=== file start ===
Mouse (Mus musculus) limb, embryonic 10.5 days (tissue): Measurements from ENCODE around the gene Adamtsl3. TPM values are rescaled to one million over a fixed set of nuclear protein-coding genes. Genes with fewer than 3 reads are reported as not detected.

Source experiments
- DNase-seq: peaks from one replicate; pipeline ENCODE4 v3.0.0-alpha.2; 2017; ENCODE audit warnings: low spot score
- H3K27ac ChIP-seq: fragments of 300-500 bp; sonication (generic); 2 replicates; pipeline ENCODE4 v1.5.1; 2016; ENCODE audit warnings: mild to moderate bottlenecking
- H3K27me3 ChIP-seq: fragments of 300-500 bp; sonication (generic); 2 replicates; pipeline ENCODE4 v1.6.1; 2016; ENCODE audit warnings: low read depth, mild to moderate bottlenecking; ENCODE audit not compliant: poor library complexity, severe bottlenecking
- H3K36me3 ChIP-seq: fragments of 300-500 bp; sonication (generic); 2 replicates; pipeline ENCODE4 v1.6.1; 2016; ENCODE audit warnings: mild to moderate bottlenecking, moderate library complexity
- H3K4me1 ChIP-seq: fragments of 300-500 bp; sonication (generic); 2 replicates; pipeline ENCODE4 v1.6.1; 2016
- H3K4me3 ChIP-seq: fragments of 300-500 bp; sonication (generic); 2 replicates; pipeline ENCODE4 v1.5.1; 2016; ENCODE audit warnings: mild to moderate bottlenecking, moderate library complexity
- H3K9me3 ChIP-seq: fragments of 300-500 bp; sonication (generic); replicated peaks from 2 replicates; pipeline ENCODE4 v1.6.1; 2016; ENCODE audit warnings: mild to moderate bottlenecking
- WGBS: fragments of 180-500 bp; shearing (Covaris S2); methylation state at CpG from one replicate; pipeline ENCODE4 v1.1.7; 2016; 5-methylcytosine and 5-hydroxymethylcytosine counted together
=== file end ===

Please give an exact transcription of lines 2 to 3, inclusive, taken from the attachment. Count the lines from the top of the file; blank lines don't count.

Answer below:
Source experiments
- DNase-seq: peaks from one replicate; pipeline ENCODE4 v3.0.0-alpha.2; 2017; ENCODE audit warnings: low spot score